The EU’s migration chief insisted yesterday (4 March) that the bloc must work with dictatorships in order to fight smugglers who traffic migrants to Europe, often using dangerous sea routes across the Mediterranean.
The comments by Dimitris Avramopoulos, the European Commissioner for Migration and Home Affairs, came as at least 10 more people were reported dead after a migrant boat capsized off Sicily.
“We’re not naive. And the fact that we cooperate in the framework of the Khartoum and Rabat process (EU agreements with African countries) with the dictatorial regimes, we do not legalise them,” Avramopoulos told a press conference in Brussels.
“We do not give them legitimacy, democratic and political legitimacy. But we have to cooperate in the field where we have decided to combat smuggling and trafficking.”
He did not name the regimes to which he was referring.
The 28-member EU said Wednesday it was pushing forward the launch of a new migration policy to mid-May because of the urgency in dealing with the flood of migrants across the Mediterranean, many of them fleeing conflicts in Syria and Libya.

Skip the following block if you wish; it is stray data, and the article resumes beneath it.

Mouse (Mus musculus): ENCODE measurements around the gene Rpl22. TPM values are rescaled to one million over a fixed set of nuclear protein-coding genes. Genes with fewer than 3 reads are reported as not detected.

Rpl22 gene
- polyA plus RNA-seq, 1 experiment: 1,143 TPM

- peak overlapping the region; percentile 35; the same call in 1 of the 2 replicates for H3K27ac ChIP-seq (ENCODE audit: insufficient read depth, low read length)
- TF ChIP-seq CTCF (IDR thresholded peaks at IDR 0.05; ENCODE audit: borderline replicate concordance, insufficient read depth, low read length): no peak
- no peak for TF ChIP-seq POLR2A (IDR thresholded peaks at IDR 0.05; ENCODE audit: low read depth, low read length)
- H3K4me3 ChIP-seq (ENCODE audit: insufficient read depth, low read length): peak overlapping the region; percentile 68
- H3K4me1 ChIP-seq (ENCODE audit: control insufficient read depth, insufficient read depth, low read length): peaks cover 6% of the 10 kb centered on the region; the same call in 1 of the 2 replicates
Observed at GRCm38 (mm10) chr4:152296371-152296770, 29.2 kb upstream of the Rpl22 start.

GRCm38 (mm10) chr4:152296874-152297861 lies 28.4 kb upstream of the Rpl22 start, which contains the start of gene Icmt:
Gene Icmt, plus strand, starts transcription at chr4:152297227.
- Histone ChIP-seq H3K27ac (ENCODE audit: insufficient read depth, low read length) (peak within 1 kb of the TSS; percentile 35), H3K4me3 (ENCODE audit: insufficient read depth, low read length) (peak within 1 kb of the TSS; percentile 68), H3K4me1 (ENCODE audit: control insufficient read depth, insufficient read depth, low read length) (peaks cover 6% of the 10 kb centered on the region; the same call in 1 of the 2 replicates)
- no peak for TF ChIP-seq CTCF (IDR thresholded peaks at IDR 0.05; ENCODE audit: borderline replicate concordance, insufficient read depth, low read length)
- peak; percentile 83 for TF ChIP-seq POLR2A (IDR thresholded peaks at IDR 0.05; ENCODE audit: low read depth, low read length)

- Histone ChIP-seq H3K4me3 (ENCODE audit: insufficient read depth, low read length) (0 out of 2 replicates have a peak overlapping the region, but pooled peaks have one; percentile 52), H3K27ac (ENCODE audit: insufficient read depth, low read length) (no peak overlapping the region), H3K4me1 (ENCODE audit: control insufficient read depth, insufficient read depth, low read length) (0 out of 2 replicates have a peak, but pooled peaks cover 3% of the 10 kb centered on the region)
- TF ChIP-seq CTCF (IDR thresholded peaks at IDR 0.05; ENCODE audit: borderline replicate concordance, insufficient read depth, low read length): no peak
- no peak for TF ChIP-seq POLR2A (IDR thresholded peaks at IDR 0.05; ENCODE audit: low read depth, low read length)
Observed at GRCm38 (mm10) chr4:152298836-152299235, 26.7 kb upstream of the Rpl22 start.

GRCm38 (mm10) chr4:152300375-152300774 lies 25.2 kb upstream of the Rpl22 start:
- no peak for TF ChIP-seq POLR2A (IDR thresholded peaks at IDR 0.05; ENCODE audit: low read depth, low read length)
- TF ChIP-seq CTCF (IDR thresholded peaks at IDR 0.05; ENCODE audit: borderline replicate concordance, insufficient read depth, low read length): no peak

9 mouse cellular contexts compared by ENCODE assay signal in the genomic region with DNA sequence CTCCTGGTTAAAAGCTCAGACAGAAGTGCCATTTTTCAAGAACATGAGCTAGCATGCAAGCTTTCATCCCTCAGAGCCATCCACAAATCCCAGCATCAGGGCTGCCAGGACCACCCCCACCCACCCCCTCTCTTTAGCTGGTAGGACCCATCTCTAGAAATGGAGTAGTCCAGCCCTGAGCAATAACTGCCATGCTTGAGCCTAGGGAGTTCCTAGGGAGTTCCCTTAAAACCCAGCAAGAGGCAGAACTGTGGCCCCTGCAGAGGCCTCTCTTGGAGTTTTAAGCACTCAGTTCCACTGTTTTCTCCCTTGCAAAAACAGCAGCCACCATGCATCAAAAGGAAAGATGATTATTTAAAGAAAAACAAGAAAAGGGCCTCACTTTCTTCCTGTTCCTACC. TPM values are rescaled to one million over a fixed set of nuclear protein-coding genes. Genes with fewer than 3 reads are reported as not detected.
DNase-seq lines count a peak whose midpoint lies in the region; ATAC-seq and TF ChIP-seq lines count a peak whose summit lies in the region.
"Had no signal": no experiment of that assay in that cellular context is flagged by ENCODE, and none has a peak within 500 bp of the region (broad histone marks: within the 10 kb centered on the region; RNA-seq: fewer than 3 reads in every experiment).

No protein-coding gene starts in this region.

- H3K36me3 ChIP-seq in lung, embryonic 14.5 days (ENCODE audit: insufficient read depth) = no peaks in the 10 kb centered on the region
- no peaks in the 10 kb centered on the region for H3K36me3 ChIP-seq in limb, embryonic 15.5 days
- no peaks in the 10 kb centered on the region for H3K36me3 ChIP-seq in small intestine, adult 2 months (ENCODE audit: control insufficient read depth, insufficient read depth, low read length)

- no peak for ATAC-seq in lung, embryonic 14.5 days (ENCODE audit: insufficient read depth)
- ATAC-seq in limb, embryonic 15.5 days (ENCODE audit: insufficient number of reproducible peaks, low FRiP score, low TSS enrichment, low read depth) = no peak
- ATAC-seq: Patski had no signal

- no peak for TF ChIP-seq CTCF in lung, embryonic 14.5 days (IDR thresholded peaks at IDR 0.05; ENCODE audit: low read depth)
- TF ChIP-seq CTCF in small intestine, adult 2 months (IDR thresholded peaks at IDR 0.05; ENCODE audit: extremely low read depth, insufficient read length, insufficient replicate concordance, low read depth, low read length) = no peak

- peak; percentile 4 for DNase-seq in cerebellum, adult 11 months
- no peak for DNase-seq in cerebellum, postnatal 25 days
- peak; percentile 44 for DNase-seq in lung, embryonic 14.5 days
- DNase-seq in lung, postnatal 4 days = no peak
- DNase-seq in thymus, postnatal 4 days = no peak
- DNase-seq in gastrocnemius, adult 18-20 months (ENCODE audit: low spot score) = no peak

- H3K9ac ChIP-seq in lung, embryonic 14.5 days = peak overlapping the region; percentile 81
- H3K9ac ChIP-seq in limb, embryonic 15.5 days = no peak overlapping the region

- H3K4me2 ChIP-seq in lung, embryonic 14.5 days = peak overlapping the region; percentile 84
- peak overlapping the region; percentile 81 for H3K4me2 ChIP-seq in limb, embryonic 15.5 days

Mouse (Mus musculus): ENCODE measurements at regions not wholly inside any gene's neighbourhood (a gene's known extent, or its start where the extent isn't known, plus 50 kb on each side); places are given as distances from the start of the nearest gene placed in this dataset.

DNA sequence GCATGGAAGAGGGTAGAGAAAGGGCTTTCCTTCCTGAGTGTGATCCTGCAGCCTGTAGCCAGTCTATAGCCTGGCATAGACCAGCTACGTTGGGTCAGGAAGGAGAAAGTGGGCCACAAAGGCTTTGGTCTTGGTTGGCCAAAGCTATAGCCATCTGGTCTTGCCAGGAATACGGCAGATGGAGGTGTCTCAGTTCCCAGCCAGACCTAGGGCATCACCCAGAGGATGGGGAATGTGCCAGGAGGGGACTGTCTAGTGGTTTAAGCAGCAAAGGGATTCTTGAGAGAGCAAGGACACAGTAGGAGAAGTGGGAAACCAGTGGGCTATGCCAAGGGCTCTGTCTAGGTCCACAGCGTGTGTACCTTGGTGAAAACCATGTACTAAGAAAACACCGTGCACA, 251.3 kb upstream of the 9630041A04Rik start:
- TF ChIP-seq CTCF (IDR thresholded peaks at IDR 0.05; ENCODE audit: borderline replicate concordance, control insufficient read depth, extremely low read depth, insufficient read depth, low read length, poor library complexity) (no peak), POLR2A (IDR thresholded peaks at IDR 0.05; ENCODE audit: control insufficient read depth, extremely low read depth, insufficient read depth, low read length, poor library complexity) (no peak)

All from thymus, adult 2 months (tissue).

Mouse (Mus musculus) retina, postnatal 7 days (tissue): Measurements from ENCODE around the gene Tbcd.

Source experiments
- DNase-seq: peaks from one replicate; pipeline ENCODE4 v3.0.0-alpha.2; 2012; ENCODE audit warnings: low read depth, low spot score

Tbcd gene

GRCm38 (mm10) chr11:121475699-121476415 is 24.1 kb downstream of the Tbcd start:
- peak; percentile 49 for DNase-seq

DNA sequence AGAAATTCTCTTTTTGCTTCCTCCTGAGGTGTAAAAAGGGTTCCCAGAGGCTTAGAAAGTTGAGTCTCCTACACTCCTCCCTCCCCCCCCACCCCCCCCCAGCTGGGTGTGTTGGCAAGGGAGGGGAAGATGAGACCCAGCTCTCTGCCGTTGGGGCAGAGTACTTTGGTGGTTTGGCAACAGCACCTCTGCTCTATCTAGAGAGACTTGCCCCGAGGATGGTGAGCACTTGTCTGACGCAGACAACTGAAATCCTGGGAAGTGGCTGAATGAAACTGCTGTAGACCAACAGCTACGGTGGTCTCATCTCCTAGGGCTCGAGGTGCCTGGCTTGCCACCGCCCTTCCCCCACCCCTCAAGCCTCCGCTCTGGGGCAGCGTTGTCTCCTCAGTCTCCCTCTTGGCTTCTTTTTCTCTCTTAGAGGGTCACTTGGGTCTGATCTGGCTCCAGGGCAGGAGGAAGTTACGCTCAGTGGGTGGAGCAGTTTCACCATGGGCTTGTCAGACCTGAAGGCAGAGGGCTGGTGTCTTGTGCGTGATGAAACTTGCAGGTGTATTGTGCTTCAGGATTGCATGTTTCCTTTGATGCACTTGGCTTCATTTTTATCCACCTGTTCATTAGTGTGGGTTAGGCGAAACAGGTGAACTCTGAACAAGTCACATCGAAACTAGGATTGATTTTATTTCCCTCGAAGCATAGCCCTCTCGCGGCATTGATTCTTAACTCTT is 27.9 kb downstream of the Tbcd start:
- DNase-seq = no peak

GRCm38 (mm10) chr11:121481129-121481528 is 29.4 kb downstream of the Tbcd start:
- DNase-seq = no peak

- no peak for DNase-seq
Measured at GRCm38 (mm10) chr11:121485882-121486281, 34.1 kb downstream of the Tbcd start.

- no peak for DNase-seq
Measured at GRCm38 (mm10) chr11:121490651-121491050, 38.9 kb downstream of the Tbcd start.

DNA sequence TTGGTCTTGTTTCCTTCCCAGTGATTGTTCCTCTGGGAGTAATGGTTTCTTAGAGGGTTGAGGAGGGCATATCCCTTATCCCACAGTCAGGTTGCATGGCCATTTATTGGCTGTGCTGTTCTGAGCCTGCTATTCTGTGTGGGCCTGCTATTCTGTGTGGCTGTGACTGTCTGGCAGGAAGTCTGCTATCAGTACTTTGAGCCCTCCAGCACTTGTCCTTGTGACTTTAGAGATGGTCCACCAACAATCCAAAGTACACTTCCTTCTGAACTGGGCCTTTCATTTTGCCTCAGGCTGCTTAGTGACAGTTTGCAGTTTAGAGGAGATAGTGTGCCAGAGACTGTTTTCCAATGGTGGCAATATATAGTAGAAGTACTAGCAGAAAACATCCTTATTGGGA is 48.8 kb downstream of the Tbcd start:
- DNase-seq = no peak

“There is a huge sense of urgency both in the commission and member states to address this issue,” European Commission First Vice-President Frans Timmermans told the same press conference.
The UN says at least 3,500 people died last year out of more than 218,000 migrants who crossed the Mediterranean, making it the most deadly migrant route in the world.
The deaths have highlighted the limited means and scope of the EU-run Triton search and rescue mission, which took over in November from the Italian navy’s far larger Mare Nostrum operation.
Italy decided to scale back the mission after its EU partners refused to share running costs of around nine million euros a month.
More than 276,000 people entered the EU illegally last year, or 155 percent more than in 2013, according to the EU borders agency Frontex. Out of the total, 220,000 arrived via the Mediterranean.